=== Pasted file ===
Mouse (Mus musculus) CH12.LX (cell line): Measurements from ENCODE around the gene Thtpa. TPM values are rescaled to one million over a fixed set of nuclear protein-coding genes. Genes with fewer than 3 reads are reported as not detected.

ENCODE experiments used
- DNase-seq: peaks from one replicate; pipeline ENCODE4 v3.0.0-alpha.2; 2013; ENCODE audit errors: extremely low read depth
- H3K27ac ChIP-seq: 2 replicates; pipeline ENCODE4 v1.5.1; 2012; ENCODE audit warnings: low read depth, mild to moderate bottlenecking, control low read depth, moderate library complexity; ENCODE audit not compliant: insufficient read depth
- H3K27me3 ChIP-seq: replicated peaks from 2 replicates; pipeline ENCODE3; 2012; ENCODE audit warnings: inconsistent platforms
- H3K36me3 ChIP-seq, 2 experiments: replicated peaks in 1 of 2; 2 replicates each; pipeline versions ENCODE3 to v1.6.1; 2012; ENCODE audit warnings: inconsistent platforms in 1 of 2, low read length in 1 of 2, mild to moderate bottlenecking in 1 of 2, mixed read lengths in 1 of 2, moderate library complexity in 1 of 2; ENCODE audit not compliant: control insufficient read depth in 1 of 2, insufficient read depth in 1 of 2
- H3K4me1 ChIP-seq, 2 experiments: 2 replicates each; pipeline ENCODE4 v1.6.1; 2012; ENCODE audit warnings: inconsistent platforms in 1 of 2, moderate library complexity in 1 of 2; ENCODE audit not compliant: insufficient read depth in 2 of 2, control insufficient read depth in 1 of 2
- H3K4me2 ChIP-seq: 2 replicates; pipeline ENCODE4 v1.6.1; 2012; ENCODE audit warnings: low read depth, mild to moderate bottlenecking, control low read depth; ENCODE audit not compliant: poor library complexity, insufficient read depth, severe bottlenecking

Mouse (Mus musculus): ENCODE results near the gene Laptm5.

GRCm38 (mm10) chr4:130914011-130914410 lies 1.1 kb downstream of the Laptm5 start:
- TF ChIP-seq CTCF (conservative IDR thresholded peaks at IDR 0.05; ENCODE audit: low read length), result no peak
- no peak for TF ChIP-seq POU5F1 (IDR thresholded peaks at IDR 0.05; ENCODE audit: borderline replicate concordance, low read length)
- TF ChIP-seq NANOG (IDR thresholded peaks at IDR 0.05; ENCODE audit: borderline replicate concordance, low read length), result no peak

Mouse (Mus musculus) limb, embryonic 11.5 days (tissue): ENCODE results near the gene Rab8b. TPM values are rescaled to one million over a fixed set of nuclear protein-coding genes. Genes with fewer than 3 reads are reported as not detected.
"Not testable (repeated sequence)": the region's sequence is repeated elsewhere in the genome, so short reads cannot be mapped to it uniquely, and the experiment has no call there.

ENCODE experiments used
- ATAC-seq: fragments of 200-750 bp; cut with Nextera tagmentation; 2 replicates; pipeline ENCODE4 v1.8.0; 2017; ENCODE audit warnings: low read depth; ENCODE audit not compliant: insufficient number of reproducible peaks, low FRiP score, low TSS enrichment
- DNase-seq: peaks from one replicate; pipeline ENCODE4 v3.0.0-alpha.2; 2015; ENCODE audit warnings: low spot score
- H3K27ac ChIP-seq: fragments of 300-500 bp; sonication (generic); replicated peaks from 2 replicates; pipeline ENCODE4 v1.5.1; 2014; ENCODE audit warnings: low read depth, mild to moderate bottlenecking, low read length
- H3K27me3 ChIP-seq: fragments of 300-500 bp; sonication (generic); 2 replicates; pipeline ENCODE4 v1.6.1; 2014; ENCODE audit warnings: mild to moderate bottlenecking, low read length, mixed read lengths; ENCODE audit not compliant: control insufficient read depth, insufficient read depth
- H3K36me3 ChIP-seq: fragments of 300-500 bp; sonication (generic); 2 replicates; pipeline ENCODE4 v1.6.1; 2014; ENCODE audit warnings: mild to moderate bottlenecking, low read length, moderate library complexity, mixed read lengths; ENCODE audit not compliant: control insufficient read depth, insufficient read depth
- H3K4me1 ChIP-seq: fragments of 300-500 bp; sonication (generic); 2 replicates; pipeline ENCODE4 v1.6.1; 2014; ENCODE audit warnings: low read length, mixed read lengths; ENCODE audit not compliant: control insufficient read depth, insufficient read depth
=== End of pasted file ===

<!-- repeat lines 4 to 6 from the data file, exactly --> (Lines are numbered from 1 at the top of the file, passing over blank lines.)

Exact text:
- H3K27ac ChIP-seq: 2 replicates; pipeline ENCODE4 v1.5.1; 2012; ENCODE audit warnings: low read depth, mild to moderate bottlenecking, control low read depth, moderate library complexity; ENCODE audit not compliant: insufficient read depth
- H3K27me3 ChIP-seq: replicated peaks from 2 replicates; pipeline ENCODE3; 2012; ENCODE audit warnings: inconsistent platforms
- H3K36me3 ChIP-seq, 2 experiments: replicated peaks in 1 of 2; 2 replicates each; pipeline versions ENCODE3 to v1.6.1; 2012; ENCODE audit warnings: inconsistent platforms in 1 of 2, low read length in 1 of 2, mild to moderate bottlenecking in 1 of 2, mixed read lengths in 1 of 2, moderate library complexity in 1 of 2; ENCODE audit not compliant: control insufficient read depth in 1 of 2, insufficient read depth in 1 of 2